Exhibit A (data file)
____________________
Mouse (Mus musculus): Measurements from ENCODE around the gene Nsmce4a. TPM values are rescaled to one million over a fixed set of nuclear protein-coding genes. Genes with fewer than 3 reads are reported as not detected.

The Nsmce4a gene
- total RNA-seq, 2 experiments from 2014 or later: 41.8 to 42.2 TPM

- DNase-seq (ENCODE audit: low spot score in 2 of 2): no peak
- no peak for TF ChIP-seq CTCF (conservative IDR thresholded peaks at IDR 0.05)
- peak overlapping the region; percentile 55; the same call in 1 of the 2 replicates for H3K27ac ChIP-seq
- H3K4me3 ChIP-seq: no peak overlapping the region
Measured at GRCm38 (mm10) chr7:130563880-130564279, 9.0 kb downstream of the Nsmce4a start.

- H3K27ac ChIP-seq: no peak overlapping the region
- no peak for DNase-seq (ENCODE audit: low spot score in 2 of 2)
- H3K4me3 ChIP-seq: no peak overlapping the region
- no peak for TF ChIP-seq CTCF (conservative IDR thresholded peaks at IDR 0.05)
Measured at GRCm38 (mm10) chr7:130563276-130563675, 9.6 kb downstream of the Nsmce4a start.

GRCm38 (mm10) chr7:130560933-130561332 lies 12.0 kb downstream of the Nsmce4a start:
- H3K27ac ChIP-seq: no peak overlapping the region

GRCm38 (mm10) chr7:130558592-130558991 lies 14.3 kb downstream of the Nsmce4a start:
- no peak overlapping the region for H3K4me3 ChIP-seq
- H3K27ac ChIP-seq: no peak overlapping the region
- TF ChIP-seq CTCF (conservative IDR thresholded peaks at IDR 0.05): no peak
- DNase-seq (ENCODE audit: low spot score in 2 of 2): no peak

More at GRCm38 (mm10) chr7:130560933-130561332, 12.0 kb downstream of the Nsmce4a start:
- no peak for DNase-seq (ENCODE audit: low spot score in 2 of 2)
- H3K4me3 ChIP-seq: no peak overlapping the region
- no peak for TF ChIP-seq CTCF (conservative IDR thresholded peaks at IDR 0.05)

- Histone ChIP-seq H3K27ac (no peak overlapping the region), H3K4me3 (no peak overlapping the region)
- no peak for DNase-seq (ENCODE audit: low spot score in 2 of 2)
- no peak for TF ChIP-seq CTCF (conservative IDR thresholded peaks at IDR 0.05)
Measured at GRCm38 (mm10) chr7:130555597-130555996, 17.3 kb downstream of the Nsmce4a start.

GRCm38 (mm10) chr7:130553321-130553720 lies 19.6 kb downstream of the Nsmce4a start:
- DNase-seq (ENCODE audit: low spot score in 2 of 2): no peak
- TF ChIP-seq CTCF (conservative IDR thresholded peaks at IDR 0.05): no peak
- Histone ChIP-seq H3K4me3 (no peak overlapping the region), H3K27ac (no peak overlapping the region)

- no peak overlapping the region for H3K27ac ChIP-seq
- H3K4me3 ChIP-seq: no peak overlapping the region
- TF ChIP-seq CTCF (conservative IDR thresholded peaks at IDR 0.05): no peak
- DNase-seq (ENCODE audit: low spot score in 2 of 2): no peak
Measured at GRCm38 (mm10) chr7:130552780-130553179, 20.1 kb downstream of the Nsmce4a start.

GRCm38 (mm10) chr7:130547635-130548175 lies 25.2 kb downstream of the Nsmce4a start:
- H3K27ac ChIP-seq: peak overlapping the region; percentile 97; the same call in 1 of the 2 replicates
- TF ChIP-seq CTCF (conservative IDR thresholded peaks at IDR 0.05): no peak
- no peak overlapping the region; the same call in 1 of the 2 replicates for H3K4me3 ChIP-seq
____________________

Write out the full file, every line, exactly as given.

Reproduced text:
Mouse (Mus musculus): Measurements from ENCODE around the gene Nsmce4a. TPM values are rescaled to one million over a fixed set of nuclear protein-coding genes. Genes with fewer than 3 reads are reported as not detected.

The Nsmce4a gene
- total RNA-seq, 2 experiments from 2014 or later: 41.8 to 42.2 TPM

- DNase-seq (ENCODE audit: low spot score in 2 of 2): no peak
- no peak for TF ChIP-seq CTCF (conservative IDR thresholded peaks at IDR 0.05)
- peak overlapping the region; percentile 55; the same call in 1 of the 2 replicates for H3K27ac ChIP-seq
- H3K4me3 ChIP-seq: no peak overlapping the region
Measured at GRCm38 (mm10) chr7:130563880-130564279, 9.0 kb downstream of the Nsmce4a start.

- H3K27ac ChIP-seq: no peak overlapping the region
- no peak for DNase-seq (ENCODE audit: low spot score in 2 of 2)
- H3K4me3 ChIP-seq: no peak overlapping the region
- no peak for TF ChIP-seq CTCF (conservative IDR thresholded peaks at IDR 0.05)
Measured at GRCm38 (mm10) chr7:130563276-130563675, 9.6 kb downstream of the Nsmce4a start.

GRCm38 (mm10) chr7:130560933-130561332 lies 12.0 kb downstream of the Nsmce4a start:
- H3K27ac ChIP-seq: no peak overlapping the region

GRCm38 (mm10) chr7:130558592-130558991 lies 14.3 kb downstream of the Nsmce4a start:
- no peak overlapping the region for H3K4me3 ChIP-seq
- H3K27ac ChIP-seq: no peak overlapping the region
- TF ChIP-seq CTCF (conservative IDR thresholded peaks at IDR 0.05): no peak
- DNase-seq (ENCODE audit: low spot score in 2 of 2): no peak

More at GRCm38 (mm10) chr7:130560933-130561332, 12.0 kb downstream of the Nsmce4a start:
- no peak for DNase-seq (ENCODE audit: low spot score in 2 of 2)
- H3K4me3 ChIP-seq: no peak overlapping the region
- no peak for TF ChIP-seq CTCF (conservative IDR thresholded peaks at IDR 0.05)

- Histone ChIP-seq H3K27ac (no peak overlapping the region), H3K4me3 (no peak overlapping the region)
- no peak for DNase-seq (ENCODE audit: low spot score in 2 of 2)
- no peak for TF ChIP-seq CTCF (conservative IDR thresholded peaks at IDR 0.05)
Measured at GRCm38 (mm10) chr7:130555597-130555996, 17.3 kb downstream of the Nsmce4a start.

GRCm38 (mm10) chr7:130553321-130553720 lies 19.6 kb downstream of the Nsmce4a start:
- DNase-seq (ENCODE audit: low spot score in 2 of 2): no peak
- TF ChIP-seq CTCF (conservative IDR thresholded peaks at IDR 0.05): no peak
- Histone ChIP-seq H3K4me3 (no peak overlapping the region), H3K27ac (no peak overlapping the region)

- no peak overlapping the region for H3K27ac ChIP-seq
- H3K4me3 ChIP-seq: no peak overlapping the region
- TF ChIP-seq CTCF (conservative IDR thresholded peaks at IDR 0.05): no peak
- DNase-seq (ENCODE audit: low spot score in 2 of 2): no peak
Measured at GRCm38 (mm10) chr7:130552780-130553179, 20.1 kb downstream of the Nsmce4a start.

GRCm38 (mm10) chr7:130547635-130548175 lies 25.2 kb downstream of the Nsmce4a start:
- H3K27ac ChIP-seq: peak overlapping the region; percentile 97; the same call in 1 of the 2 replicates
- TF ChIP-seq CTCF (conservative IDR thresholded peaks at IDR 0.05): no peak
- no peak overlapping the region; the same call in 1 of the 2 replicates for H3K4me3 ChIP-seq